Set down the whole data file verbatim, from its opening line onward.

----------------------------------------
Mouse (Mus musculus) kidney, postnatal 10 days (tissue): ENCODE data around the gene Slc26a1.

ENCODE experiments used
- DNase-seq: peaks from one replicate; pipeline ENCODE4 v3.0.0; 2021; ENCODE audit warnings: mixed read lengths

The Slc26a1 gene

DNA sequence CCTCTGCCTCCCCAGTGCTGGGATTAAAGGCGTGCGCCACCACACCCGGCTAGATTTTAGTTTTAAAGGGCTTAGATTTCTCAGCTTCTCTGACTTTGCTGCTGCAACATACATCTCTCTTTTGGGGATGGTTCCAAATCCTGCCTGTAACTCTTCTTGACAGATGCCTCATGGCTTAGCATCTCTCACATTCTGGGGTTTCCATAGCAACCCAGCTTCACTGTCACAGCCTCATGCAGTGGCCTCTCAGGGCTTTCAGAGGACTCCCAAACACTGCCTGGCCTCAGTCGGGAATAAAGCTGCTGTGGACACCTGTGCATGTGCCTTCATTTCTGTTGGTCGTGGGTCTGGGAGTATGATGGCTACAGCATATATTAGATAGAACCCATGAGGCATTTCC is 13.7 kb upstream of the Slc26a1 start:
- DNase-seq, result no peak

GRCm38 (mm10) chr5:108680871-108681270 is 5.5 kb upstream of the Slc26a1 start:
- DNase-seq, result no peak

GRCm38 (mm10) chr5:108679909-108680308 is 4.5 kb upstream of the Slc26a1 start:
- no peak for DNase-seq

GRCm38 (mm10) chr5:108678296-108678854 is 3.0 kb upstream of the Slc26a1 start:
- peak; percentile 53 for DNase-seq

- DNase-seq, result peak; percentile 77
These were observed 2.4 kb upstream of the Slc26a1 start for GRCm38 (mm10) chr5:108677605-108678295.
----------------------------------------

Mouse (Mus musculus) kidney, postnatal 10 days (tissue): ENCODE data around the gene Slc26a1.

ENCODE experiments used
- DNase-seq: peaks from one replicate; pipeline ENCODE4 v3.0.0; 2021; ENCODE audit warnings: mixed read lengths

The Slc26a1 gene

DNA sequence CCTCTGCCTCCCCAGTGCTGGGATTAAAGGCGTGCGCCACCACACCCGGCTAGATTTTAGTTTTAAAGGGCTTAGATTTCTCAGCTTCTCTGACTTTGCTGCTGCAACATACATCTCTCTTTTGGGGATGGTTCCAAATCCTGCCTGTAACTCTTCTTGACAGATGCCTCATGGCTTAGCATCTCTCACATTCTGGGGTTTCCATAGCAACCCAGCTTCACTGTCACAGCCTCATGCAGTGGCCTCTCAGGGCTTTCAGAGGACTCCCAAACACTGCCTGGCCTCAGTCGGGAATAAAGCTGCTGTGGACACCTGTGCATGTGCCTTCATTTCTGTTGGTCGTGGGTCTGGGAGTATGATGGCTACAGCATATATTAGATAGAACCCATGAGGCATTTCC is 13.7 kb upstream of the Slc26a1 start:
- DNase-seq, result no peak

GRCm38 (mm10) chr5:108680871-108681270 is 5.5 kb upstream of the Slc26a1 start:
- DNase-seq, result no peak

GRCm38 (mm10) chr5:108679909-108680308 is 4.5 kb upstream of the Slc26a1 start:
- no peak for DNase-seq

GRCm38 (mm10) chr5:108678296-108678854 is 3.0 kb upstream of the Slc26a1 start:
- peak; percentile 53 for DNase-seq

- DNase-seq, result peak; percentile 77
These were observed 2.4 kb upstream of the Slc26a1 start for GRCm38 (mm10) chr5:108677605-108678295.